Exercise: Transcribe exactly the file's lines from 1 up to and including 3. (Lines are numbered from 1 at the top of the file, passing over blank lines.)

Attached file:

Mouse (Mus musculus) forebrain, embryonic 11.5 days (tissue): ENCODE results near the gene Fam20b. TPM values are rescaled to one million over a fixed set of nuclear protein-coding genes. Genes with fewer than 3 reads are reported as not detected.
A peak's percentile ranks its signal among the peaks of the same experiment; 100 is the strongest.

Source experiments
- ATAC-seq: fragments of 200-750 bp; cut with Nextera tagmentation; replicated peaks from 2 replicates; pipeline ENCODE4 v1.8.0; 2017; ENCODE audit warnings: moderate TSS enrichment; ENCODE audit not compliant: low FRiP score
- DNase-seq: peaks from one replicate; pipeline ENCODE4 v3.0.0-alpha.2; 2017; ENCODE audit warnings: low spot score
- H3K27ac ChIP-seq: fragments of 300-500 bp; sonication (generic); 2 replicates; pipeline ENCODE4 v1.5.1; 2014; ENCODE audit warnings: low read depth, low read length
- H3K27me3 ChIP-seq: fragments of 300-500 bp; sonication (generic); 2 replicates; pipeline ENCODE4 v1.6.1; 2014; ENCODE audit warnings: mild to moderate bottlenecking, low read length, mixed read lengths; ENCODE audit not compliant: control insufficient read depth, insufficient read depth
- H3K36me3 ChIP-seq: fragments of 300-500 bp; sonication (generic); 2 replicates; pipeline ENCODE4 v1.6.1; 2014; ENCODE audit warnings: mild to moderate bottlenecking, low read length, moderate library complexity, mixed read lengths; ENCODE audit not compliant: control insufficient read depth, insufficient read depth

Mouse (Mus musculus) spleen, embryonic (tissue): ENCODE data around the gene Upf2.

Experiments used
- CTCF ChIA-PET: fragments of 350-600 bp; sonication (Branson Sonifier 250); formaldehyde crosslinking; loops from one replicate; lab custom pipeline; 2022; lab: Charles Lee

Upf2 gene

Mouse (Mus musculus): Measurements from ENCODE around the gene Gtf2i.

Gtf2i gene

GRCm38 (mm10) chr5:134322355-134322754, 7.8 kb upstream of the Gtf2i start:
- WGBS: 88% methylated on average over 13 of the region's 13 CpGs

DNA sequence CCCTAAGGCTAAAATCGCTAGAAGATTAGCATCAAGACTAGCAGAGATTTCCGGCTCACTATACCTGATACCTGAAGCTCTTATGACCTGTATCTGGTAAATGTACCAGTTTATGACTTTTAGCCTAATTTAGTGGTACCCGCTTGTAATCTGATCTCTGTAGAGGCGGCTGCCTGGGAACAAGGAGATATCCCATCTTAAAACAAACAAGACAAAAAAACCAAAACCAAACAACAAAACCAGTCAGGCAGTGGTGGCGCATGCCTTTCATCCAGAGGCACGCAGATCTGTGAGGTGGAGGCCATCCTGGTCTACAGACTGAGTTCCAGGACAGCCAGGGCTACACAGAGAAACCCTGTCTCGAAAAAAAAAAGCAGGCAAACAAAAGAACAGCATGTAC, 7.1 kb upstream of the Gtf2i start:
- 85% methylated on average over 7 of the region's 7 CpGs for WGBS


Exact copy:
Mouse (Mus musculus) forebrain, embryonic 11.5 days (tissue): ENCODE results near the gene Fam20b. TPM values are rescaled to one million over a fixed set of nuclear protein-coding genes. Genes with fewer than 3 reads are reported as not detected.
A peak's percentile ranks its signal among the peaks of the same experiment; 100 is the strongest.

Source experiments